Stocks fell on Monday, the Dow dropped more than 120 points or 0.4% after the index rallied to an all-time high of more than 34,000 last week as oil advanced toward $64 a barrel, a year to the day since futures for the U.S. benchmark plunged below zero.
The S&P 500 also dipped below the index’s record high, and the Nasdaq sank. The 10-year Treasury yield rose to top 1.6%.
The technology shares dragged indexes lower. Leading the downturn was Tesla, with the stock down by as much as 6.5% following the fatal car crash in Texas on Saturday, which left two people dead.
The consumer and real estate sectors also weighed on the benchmark index trading as analysts and investors anticipate earnings from nearly 80 companies this week.
Shares of the computer hardware company IBM ticked up 2.9% after it reported better than expected results for the first quarter. IBM posted earnings per share of $1.77 on revenue of $17.73 billion. United Airlines shares fell 1.8% after the company reported poor first-quarter results. United lost $7.50 per share on revenue of $3.22 billion.
Coca-Cola, up 0.9%, as the beverage giant reported Q1 earnings and revenue that topped Wall Street targets.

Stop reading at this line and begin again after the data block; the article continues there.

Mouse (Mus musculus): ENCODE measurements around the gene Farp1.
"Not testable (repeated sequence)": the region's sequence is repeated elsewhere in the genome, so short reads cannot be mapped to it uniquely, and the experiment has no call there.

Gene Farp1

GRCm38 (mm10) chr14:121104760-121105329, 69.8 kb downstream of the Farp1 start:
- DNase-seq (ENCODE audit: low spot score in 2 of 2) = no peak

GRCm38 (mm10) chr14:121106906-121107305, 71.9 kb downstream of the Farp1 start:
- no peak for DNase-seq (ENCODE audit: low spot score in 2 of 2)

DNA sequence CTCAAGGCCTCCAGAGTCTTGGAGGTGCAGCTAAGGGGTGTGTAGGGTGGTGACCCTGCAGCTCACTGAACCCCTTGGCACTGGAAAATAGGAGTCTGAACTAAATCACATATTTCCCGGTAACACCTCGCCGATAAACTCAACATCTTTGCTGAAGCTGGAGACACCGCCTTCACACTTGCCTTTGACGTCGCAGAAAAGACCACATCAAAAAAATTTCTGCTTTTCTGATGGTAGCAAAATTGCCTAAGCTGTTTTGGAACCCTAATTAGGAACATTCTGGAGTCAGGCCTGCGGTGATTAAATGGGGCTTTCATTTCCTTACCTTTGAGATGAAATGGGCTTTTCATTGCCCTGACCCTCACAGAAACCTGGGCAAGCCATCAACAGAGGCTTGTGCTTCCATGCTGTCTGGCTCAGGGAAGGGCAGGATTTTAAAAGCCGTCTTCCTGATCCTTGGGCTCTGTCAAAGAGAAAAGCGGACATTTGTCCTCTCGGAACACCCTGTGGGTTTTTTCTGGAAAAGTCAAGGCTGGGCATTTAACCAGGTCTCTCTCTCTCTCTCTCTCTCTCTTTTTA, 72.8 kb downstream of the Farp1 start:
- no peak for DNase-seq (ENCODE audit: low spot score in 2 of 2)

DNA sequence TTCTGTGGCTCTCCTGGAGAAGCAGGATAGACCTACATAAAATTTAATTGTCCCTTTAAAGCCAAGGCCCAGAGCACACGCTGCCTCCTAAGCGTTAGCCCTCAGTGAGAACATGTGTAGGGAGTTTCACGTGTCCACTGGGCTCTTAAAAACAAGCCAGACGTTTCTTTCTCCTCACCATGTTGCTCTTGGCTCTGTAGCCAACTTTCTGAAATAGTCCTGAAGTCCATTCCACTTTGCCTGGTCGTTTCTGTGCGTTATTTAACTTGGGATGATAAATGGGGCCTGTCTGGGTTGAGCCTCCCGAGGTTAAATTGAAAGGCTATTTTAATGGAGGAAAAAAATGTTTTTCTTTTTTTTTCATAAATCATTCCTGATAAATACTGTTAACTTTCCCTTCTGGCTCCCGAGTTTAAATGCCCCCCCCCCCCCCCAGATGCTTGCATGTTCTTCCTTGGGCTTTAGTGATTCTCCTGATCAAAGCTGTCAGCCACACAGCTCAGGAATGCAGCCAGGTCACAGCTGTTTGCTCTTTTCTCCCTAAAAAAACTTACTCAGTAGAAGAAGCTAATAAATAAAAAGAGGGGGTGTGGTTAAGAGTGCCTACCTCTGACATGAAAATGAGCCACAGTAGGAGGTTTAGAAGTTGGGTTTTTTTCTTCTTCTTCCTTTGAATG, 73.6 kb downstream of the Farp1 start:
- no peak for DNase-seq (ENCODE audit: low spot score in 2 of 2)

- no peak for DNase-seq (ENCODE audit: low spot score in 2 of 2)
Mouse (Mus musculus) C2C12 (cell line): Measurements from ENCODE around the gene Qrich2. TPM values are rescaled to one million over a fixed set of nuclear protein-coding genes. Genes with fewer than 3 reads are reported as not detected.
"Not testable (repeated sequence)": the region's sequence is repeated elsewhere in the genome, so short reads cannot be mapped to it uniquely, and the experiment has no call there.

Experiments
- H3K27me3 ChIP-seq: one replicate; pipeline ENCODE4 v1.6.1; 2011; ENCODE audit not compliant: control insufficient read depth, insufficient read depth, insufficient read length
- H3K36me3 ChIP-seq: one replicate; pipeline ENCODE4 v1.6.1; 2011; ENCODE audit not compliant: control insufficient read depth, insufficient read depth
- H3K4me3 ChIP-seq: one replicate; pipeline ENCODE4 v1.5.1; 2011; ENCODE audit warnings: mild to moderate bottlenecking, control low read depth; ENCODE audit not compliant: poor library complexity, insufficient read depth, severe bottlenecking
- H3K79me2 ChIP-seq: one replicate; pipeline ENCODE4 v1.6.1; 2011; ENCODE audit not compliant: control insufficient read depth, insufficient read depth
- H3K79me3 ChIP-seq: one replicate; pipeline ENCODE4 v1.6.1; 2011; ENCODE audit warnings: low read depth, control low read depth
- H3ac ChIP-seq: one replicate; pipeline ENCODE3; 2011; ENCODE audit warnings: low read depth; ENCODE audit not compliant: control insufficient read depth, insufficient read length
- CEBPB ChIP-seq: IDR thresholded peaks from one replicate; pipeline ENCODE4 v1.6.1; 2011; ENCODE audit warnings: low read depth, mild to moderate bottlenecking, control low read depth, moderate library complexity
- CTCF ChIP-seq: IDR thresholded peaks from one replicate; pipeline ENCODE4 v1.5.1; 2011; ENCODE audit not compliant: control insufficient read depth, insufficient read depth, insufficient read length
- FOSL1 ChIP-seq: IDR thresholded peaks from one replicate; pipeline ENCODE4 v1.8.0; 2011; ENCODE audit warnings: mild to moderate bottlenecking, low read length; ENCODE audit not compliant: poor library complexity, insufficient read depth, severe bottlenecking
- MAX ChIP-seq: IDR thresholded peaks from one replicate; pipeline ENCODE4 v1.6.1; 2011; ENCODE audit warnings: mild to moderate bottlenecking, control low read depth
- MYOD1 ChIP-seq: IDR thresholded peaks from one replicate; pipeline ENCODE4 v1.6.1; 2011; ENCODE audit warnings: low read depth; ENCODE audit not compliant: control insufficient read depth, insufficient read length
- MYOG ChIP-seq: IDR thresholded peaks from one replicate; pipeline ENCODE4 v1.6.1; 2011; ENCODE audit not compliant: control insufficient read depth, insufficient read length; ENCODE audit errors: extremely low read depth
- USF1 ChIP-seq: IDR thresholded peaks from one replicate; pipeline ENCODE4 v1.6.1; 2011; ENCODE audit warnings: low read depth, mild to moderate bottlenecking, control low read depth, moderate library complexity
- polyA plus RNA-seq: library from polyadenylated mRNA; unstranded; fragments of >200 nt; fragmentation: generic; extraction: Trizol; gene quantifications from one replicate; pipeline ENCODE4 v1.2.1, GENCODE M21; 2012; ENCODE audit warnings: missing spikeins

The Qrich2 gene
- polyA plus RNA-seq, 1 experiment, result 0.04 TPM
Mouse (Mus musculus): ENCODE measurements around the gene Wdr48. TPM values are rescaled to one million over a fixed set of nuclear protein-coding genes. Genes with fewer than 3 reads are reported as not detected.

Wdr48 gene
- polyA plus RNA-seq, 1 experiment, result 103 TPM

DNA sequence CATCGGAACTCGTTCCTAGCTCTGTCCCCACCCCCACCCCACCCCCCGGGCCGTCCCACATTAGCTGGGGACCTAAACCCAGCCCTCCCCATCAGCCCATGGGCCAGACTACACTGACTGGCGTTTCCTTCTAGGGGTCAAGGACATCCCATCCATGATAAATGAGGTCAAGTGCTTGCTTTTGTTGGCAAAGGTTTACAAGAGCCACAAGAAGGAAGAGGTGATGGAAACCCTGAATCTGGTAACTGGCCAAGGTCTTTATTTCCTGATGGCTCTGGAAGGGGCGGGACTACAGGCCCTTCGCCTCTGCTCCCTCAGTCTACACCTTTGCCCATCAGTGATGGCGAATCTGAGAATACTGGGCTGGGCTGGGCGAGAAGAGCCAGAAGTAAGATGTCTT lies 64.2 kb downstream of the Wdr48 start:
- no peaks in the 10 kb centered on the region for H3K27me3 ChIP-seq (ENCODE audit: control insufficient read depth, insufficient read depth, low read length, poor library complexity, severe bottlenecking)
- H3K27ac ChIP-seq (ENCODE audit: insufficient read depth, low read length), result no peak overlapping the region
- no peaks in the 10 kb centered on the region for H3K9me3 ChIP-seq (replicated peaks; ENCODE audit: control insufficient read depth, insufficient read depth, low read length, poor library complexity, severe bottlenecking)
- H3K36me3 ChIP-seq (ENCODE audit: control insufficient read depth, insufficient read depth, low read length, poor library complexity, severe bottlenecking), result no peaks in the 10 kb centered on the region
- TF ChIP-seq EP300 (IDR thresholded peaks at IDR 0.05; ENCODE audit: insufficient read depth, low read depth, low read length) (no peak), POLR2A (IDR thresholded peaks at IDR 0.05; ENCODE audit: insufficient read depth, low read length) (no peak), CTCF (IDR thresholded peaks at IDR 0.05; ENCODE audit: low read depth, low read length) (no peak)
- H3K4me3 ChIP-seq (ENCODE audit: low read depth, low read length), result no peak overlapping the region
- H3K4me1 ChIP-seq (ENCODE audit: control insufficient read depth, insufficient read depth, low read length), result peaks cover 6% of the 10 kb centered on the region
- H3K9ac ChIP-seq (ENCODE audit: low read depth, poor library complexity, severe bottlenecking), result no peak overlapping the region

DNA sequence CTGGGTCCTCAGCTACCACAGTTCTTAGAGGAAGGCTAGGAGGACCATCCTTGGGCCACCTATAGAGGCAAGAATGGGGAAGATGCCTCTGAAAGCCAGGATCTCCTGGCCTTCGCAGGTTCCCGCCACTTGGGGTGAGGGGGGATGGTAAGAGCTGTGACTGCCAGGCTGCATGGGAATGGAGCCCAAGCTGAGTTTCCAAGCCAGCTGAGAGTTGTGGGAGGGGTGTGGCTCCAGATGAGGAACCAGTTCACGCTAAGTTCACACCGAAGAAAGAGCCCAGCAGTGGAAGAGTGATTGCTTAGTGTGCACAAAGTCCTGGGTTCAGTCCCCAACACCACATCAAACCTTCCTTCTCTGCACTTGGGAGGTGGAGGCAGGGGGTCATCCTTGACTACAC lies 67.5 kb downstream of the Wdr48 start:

GameStop soared 8% on news that Chief Executive Officer George Sherman will step down effective July 31, and possibly earlier if a new CEO is found before that date.
Meanwhile, Britain is the latest country to join the global race toward central bank digital currencies.
“We’re launching a new task force between the Treasury and the Bank of England to coordinate exploratory work on a potential central bank digital currency,” U.K. Finance Minister Rishi Sunak said at a fintech industry conference on Monday.
In a statement, the Bank of England said such a currency would be a “new form of digital money issued by the Bank of England and for use by households and businesses” that exists alongside cash and bank deposits rather than replacing them.
The U.K. government hasn’t yet decided whether to introduce a digital version of the British pound but said it would explore the “objectives, use cases, opportunities and risks” involved if it were to proceed. The Bank of England will also set up a unit within the institution dedicated to exploring a central bank digital currency.
It comes as several central banks race to figure out their own strategies for central bank digital currencies, or CBDCs. The rise of bitcoin and other cryptocurrencies has given new impetus to such initiatives and the broader trend of declining cash usage.
The move comes as bitcoin surged to record levels lately, the Coinbase cryptocurrency exchange went public on Wednesday in the U.S and jumped nearly 37% during its first few days of trading last week. Coinbase stock is now around 333, well above its direct listing reference price of 250.
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